Since then, the stories and legends have piled up. Eleanor of Aquitaine once tried to escape the Tower of London by boat during a revolt, but was stopped by the townspeople. A couple generations later it became less of a residence and more of a prison for high ranking traitors. A Baroness for example was held there because she refused to let Queen Isabella into her castle and actually told her archers to fire upon her. When Richard II was crowned, a peasant revolt actually made it into the castle and ransacked the crown jewels. The famous princes in the tower were (probably) killed by their uncle Duke of Gloucester who declared himself king. No one can prove it, but I'm betting the kids didn't die of natural causes. Very few people were actually killed at the Tower though. Most executions would have taken place outside on Tower Hill, but the rare and privileged few were granted a private execution, such as Anne Boleyn, Lady Jane Grey, and Mary, Queen of Scots. It would have been at about this time that the prison would have reached its peak in 'grimness'. Although greatly exaggerated in frequency, torture instruments did not go unused. The rack of course, and the manacle, but also the Scavenger's Daughter, a machine that squeezed people into a tiny painful little ball, the rack's cruel opposite. 
The Tower of London

Edward I's bedroom

The White Tower

The Crown Jewels
During the English Civil War the crown jewels were completely destroyed. When the monarchy was restored they had to make all new ones (darn). These are on display for the public, though you can't take pictures. The best part, and I think this should be implemented in every castle and museum, is the moving walkway that slowly carries you past the jewels. Not only do you get to just look without worrying about walking into anybody, nobody can decide to just stand directly in front of something for 15 minutes. Wonderful.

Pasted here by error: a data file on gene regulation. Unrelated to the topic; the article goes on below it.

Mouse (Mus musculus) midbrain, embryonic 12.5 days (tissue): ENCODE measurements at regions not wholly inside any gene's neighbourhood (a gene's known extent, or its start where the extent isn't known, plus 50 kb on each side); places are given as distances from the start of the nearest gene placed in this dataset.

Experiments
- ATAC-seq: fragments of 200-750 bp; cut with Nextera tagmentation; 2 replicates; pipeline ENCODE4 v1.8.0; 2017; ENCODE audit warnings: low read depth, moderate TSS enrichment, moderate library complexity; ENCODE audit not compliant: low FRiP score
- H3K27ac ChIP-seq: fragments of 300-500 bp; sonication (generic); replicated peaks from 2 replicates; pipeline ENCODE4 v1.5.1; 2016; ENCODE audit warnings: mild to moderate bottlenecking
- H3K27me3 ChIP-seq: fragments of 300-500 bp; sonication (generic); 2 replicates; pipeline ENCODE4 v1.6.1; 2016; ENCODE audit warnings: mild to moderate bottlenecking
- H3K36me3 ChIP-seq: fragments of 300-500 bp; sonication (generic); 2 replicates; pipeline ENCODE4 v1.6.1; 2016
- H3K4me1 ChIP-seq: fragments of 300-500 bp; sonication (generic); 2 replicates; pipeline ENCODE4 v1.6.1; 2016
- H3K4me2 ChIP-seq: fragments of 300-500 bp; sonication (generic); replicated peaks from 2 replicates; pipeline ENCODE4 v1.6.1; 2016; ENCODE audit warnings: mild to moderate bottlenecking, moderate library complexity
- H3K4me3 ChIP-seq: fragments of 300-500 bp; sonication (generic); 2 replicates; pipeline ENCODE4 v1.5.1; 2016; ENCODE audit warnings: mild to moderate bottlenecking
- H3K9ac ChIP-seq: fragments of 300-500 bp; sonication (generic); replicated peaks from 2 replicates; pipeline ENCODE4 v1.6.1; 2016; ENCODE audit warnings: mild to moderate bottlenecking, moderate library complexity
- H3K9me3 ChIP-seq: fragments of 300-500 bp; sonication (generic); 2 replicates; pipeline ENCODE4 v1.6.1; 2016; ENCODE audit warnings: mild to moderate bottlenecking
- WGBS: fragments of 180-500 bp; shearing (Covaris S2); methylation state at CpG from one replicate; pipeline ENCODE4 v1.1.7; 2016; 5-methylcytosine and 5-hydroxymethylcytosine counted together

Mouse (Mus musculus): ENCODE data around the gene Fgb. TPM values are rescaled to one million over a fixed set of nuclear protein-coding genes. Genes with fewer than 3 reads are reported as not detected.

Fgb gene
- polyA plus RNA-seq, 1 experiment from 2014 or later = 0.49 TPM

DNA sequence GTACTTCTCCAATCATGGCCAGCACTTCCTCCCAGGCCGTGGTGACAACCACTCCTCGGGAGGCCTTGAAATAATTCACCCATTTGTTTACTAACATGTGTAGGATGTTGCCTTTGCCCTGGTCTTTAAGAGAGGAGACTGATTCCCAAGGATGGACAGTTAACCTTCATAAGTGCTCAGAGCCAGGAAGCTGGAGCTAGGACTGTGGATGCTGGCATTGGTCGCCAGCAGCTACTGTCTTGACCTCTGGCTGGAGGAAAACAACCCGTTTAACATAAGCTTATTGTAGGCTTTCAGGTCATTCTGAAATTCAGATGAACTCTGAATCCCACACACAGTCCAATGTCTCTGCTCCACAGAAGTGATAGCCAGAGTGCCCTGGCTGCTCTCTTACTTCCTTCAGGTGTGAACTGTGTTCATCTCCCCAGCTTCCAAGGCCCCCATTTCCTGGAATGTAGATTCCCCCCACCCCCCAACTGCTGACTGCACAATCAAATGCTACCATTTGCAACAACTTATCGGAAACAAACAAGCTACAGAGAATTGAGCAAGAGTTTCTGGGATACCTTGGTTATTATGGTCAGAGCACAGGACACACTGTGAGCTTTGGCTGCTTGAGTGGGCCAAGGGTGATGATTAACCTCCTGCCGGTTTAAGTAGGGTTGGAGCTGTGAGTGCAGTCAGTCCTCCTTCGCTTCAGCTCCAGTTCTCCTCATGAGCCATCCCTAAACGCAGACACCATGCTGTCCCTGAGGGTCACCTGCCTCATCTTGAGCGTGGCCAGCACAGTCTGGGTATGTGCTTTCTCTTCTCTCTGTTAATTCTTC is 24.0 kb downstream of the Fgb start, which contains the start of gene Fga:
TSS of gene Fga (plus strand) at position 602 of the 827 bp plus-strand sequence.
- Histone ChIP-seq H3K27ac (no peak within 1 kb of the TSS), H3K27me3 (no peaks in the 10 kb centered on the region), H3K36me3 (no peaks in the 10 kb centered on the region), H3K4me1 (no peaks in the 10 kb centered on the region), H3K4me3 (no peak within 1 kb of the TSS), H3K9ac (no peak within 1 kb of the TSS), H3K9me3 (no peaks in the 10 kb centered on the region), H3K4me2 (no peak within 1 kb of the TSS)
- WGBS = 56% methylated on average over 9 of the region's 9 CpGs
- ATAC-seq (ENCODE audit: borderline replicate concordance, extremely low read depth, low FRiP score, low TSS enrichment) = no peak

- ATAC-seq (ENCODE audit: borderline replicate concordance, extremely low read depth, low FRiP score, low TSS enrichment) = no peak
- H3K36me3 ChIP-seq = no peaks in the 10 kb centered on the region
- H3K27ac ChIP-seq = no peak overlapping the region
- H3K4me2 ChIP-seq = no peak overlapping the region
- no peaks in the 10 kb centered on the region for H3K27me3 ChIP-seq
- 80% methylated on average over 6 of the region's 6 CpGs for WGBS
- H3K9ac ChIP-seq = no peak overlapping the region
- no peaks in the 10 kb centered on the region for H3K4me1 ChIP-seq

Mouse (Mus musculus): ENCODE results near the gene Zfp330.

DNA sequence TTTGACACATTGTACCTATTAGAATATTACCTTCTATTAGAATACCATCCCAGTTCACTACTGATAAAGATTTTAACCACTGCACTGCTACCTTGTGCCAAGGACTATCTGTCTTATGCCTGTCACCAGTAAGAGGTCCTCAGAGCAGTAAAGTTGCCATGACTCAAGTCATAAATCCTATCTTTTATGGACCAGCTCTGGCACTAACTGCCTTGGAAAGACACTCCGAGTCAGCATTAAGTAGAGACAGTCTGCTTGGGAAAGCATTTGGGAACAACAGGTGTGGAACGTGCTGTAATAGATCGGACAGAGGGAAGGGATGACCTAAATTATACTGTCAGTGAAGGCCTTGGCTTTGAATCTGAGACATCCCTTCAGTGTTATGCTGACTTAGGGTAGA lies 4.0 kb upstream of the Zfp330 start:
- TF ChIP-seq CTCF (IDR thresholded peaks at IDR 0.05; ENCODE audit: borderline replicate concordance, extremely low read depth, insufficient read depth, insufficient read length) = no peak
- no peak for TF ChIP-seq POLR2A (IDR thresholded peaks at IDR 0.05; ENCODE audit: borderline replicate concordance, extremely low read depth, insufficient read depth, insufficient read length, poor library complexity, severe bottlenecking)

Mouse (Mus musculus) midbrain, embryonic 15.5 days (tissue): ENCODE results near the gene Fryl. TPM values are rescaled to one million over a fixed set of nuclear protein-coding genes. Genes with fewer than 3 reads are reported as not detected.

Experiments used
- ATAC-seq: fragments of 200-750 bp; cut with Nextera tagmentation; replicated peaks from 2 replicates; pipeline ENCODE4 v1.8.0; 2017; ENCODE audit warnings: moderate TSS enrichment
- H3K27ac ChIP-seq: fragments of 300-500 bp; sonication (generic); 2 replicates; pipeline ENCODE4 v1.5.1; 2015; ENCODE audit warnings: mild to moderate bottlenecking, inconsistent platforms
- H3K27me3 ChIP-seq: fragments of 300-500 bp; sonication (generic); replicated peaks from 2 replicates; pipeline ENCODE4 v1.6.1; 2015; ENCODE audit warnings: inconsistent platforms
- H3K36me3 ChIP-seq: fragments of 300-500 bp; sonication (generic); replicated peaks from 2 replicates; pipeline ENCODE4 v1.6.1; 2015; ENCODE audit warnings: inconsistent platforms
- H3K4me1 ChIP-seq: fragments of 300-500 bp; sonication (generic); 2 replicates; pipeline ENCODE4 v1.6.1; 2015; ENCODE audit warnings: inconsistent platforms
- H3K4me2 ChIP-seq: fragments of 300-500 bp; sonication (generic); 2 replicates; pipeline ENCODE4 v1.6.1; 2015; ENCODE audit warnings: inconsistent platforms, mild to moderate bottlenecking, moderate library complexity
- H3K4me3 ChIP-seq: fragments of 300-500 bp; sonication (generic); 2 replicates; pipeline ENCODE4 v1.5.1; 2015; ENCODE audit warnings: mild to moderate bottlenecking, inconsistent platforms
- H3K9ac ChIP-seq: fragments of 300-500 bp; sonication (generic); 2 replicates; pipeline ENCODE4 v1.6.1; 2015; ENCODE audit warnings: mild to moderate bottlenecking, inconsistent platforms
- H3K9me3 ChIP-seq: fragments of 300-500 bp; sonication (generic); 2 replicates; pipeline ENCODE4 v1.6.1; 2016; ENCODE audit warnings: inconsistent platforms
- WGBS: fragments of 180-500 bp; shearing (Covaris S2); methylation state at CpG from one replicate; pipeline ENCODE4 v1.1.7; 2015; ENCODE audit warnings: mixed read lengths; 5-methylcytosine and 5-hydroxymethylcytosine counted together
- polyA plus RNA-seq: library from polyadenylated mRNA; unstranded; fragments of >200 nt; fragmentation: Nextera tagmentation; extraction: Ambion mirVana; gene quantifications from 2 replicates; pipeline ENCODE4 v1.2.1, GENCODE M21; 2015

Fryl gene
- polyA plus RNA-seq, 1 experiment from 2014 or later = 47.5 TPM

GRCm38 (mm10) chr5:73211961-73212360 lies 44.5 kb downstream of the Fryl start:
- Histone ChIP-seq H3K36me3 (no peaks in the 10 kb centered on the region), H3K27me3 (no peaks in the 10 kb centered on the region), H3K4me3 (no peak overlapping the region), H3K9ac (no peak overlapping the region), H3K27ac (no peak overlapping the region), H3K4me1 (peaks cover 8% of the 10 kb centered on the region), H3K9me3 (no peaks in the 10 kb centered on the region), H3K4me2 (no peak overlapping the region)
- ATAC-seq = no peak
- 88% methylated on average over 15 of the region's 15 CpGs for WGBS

Traitor's Gate:
 if you come in through here, you leave in a box

Yeoman Warder with a Raven
 So they have all these ravens at the Tower. Legend has it that once upon a time the giant Bran (which means  raven) was mortally wounded in a terrible battle against the Irish king over the British princess. He ordered his followers to cut off his head and bury it on White Hill (where the Tower now is) facing toward France to protect Britain from foreign invasion. Centuries later, the royal astronomer complained to King Charles II that the ravens were interfering with his observations. The king however was told the old legend, which finishes with the idea that if the ravens should ever leave, the Tower and the kingdom will fall. Unwilling to lose his kingdom, Charles moved the observatory to Greenwich, and kept the birds. Believe what you will, today a set of 7 ravens are kept at the Tower at all times, wings clipped, just to be safe. A Yeoman Warder is in charge of caring for them. He happened to be feeding one while I was there. It is in fact true that ravens can learn to talk, though usually only a few one or two syllable words. None of the current birds talks though, and he admitted that he doesn't encourage them to do so, for fear that they'll just learn swear words.

Tower Bridge
Right next door is the iconic Tower Bridge. There is a London Bridge, but it's just boring looking. I had fish and chips for dinner before setting out for one last stop (before my feet cried uncle). 

The M&M Store!
 The M&M Store! After a day of history, this was a sweet, fun ending. It's like a college bookstore: you name it, they sell it with their logo on it. Each of the characters has a British themed statue and a space where they sell related merchandise. But the best feature, by far, is the M&Ms bar.

Every color of the rainbow, in regular and peanut

Bag of happiness

So I made my own bag of just my favorite colors, plus a sprinkling of crunchy M&Ms on top. Yummy!